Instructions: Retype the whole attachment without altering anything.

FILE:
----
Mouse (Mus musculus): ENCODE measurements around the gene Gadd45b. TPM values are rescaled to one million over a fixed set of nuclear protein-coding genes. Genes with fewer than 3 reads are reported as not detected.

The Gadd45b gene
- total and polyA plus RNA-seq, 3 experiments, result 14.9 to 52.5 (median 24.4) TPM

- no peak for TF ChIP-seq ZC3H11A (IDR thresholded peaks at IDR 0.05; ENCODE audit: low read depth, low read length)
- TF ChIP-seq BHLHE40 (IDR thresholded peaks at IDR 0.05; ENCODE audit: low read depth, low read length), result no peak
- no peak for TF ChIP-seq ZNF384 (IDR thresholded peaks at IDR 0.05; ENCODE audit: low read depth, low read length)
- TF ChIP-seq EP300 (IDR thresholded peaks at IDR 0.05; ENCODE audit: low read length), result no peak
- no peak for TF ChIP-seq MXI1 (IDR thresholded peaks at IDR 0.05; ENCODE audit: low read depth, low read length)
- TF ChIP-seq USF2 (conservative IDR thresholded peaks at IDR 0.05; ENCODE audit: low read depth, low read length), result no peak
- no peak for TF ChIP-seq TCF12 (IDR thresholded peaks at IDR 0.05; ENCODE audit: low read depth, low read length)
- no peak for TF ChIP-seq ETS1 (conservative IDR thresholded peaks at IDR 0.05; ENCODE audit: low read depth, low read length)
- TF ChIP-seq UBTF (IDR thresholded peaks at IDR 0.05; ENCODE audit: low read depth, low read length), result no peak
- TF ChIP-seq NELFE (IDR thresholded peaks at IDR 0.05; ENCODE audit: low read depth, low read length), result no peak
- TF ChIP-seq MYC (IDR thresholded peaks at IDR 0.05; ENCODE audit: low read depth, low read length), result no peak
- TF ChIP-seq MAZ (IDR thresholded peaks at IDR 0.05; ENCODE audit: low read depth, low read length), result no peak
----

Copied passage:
Mouse (Mus musculus): ENCODE measurements around the gene Gadd45b. TPM values are rescaled to one million over a fixed set of nuclear protein-coding genes. Genes with fewer than 3 reads are reported as not detected.

The Gadd45b gene
- total and polyA plus RNA-seq, 3 experiments, result 14.9 to 52.5 (median 24.4) TPM

- no peak for TF ChIP-seq ZC3H11A (IDR thresholded peaks at IDR 0.05; ENCODE audit: low read depth, low read length)
- TF ChIP-seq BHLHE40 (IDR thresholded peaks at IDR 0.05; ENCODE audit: low read depth, low read length), result no peak
- no peak for TF ChIP-seq ZNF384 (IDR thresholded peaks at IDR 0.05; ENCODE audit: low read depth, low read length)
- TF ChIP-seq EP300 (IDR thresholded peaks at IDR 0.05; ENCODE audit: low read length), result no peak
- no peak for TF ChIP-seq MXI1 (IDR thresholded peaks at IDR 0.05; ENCODE audit: low read depth, low read length)
- TF ChIP-seq USF2 (conservative IDR thresholded peaks at IDR 0.05; ENCODE audit: low read depth, low read length), result no peak
- no peak for TF ChIP-seq TCF12 (IDR thresholded peaks at IDR 0.05; ENCODE audit: low read depth, low read length)
- no peak for TF ChIP-seq ETS1 (conservative IDR thresholded peaks at IDR 0.05; ENCODE audit: low read depth, low read length)
- TF ChIP-seq UBTF (IDR thresholded peaks at IDR 0.05; ENCODE audit: low read depth, low read length), result no peak
- TF ChIP-seq NELFE (IDR thresholded peaks at IDR 0.05; ENCODE audit: low read depth, low read length), result no peak
- TF ChIP-seq MYC (IDR thresholded peaks at IDR 0.05; ENCODE audit: low read depth, low read length), result no peak
- TF ChIP-seq MAZ (IDR thresholded peaks at IDR 0.05; ENCODE audit: low read depth, low read length), result no peak